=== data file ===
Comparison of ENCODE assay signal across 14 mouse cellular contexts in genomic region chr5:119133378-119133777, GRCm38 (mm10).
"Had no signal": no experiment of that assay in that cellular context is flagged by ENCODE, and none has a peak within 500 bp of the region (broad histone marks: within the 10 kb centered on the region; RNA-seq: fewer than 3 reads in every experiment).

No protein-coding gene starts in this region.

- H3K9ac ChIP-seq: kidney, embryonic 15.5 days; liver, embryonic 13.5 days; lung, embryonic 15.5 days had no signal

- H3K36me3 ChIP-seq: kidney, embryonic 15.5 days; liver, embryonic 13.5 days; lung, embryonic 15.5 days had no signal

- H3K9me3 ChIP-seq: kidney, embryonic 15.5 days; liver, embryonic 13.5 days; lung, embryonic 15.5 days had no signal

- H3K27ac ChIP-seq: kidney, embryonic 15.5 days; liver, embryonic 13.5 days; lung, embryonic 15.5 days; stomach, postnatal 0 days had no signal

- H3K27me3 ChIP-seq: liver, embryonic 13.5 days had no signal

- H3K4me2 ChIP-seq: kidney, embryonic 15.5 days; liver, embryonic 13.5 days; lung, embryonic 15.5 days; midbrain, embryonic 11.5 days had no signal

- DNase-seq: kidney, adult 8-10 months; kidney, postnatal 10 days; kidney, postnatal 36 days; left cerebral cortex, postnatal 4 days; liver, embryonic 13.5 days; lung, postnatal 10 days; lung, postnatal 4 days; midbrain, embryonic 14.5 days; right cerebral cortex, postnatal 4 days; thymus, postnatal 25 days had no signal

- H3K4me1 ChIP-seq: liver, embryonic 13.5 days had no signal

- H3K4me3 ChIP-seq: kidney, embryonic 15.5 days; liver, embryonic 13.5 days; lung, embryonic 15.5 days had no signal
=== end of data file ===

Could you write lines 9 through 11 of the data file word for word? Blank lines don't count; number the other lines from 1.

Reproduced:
- H3K4me2 ChIP-seq: kidney, embryonic 15.5 days; liver, embryonic 13.5 days; lung, embryonic 15.5 days; midbrain, embryonic 11.5 days had no signal

- DNase-seq: kidney, adult 8-10 months; kidney, postnatal 10 days; kidney, postnatal 36 days; left cerebral cortex, postnatal 4 days; liver, embryonic 13.5 days; lung, postnatal 10 days; lung, postnatal 4 days; midbrain, embryonic 14.5 days; right cerebral cortex, postnatal 4 days; thymus, postnatal 25 days had no signal

- H3K4me1 ChIP-seq: liver, embryonic 13.5 days had no signal